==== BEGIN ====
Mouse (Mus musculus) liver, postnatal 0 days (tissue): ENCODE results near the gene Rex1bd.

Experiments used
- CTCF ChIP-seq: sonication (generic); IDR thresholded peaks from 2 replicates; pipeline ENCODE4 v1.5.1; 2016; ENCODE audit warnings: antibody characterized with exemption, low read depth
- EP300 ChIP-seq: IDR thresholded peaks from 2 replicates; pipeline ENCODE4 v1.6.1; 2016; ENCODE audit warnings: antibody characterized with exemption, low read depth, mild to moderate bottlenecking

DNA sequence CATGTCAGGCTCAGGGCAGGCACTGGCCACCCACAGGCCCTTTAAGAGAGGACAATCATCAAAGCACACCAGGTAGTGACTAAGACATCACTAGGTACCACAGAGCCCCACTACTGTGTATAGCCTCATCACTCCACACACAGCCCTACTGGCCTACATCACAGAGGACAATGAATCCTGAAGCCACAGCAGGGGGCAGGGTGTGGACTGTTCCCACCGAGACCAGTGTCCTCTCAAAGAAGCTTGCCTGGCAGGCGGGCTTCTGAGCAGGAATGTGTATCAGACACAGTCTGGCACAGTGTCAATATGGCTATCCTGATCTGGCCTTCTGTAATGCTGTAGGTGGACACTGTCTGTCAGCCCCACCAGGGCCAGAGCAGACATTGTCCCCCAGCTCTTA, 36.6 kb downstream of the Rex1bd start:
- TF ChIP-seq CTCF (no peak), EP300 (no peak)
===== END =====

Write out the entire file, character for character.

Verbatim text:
Mouse (Mus musculus) liver, postnatal 0 days (tissue): ENCODE results near the gene Rex1bd.

Experiments used
- CTCF ChIP-seq: sonication (generic); IDR thresholded peaks from 2 replicates; pipeline ENCODE4 v1.5.1; 2016; ENCODE audit warnings: antibody characterized with exemption, low read depth
- EP300 ChIP-seq: IDR thresholded peaks from 2 replicates; pipeline ENCODE4 v1.6.1; 2016; ENCODE audit warnings: antibody characterized with exemption, low read depth, mild to moderate bottlenecking

DNA sequence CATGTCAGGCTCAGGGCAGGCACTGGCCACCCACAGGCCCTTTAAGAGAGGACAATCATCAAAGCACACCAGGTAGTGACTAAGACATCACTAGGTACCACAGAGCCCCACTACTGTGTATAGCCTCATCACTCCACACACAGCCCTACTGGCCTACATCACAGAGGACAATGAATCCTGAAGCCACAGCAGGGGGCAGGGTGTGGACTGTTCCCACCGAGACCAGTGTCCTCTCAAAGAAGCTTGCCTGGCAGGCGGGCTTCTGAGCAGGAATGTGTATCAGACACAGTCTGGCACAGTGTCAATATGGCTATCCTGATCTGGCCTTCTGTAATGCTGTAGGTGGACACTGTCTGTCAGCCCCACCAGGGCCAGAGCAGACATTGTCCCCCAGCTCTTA, 36.6 kb downstream of the Rex1bd start:
- TF ChIP-seq CTCF (no peak), EP300 (no peak)